In August 2000 I struck a submerged object which damaged both props and shafts, so she was hauled out for repairs. On inspection, I saw that several bottom planks had deteriorated, and a survey in Spring 2001 revealed that there was quite a lot of rot in the inner planking on both sides, and the frame which supported the rear end of the port gas tank. The boatyard which rebuilt the engines had an Owens just like mine that had been sitting there for 8 years, and the owner suggested I take both boats and make one good one. After thinking about that for a while, I decided to do just that.

I had the boat checked out and found that a previous owner had already restored the starboard side and the bottom, and there didn't seem to be any rot in the inner planking. But six new planks needed replacing on the port side, the lower 2 feet of the transom needed replacing, and the wall separating the cabin from the wheelhouse had to be rebuilt. The decks had rotted through at the corners of the cabin front windows, so I started work in September 2001 by removing the foredeck. I replanked it with 3/4" marine plywood, and covered it with "teak plank" vinyl. The boat was then shrink-wrapped for the winter, and work continued on the interior through the winter.

replaced deck wtih 3/4" marine plywood and covered it with "teak plank" vinyl

During spring 2002 I concentrated on the exterior work: replacing the planks on the port side and rebuilding the bottom of the transom. I V-grooved the seams to match the starboard side and painted it with a couple of coats of primer. The transom was completed, cleaned up and stained, then a couple of coats of varnish to seal it for the winter, and had her shrink-wrapped.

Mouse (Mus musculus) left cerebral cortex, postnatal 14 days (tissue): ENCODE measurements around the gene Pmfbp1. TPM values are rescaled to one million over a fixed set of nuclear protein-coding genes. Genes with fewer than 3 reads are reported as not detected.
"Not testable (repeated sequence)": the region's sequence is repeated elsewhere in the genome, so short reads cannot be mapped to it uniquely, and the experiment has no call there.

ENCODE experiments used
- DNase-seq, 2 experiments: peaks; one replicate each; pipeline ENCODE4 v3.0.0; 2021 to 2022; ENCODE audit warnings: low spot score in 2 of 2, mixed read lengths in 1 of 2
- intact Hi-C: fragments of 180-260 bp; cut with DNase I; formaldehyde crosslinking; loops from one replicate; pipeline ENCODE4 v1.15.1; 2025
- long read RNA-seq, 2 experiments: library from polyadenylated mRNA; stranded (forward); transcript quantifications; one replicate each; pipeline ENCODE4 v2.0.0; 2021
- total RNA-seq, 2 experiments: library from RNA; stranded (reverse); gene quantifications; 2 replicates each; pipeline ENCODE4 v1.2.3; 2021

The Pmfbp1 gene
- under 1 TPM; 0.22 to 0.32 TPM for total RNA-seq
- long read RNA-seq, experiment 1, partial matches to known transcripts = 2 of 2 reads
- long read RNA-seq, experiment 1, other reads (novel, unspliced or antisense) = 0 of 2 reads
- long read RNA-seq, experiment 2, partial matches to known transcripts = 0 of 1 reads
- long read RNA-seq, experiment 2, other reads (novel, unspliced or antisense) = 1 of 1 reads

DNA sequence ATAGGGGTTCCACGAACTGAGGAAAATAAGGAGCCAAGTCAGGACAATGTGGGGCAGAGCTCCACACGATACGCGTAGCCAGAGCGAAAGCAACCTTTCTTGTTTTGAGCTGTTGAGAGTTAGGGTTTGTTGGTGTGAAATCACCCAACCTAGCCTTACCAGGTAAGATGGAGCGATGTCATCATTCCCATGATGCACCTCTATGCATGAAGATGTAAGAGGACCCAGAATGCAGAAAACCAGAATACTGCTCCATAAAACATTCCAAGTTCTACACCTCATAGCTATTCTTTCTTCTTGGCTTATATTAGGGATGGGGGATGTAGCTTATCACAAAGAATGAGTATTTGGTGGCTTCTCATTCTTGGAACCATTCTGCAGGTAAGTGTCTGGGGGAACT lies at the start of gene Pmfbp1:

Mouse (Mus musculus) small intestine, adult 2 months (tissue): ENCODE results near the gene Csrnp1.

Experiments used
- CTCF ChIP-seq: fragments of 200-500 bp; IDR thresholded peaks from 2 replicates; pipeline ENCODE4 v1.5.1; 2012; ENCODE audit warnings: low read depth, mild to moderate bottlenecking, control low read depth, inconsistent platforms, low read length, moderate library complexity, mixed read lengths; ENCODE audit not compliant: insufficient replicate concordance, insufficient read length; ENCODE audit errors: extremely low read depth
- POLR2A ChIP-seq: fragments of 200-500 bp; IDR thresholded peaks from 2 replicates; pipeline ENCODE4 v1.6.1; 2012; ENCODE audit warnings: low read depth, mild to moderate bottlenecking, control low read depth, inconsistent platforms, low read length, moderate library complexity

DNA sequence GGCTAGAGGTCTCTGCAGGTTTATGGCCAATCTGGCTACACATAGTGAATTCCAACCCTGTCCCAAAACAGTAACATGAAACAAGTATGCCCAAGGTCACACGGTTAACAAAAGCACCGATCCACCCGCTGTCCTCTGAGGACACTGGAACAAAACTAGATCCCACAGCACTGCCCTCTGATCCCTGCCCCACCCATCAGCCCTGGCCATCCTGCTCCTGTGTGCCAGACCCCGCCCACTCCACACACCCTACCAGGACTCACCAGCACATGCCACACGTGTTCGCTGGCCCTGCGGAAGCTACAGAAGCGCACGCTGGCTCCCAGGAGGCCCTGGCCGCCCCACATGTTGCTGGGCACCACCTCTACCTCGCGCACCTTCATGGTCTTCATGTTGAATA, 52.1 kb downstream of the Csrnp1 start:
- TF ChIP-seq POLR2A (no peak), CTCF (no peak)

transom before and after

Work continued in earnest in 2003 to get her ready for the summer. I set a target date for launch by the end of June. The engines from my old boat were transferred, all the wiring was removed and replaced by new, pumps and blowers, etc., were connected, and she was ready for launch on July 4th. After sitting for 9 years on the hard, I expected her to leak, but it wasn't too bad. I took the precaution of having her hang in the slings overnight, but it didn't really need to. Next day I started the engines and drove to my slip, with everything running and working correctly.

helm station, before and after

There was still much work to be done... I extended the roof back to the transom, cleaned up the wheelhouse deck, sanded and varnished the brightwork and again rebuilt the galley, etc. This year, 2004, I have added new depth and speed indicators, new canvas around the back, and continued with the numerous jobs that crop up.

In June 2004, we used the chainsaw to cut up the old Owens, but it didn't give up without a fight! It made me appreciate just how strong these Owens boats are; they are built like tanks.

8th Annual Reunion | At Play on the Bay | Officers & Directors | From Your Editor | An Owens Story: The Application of Imagination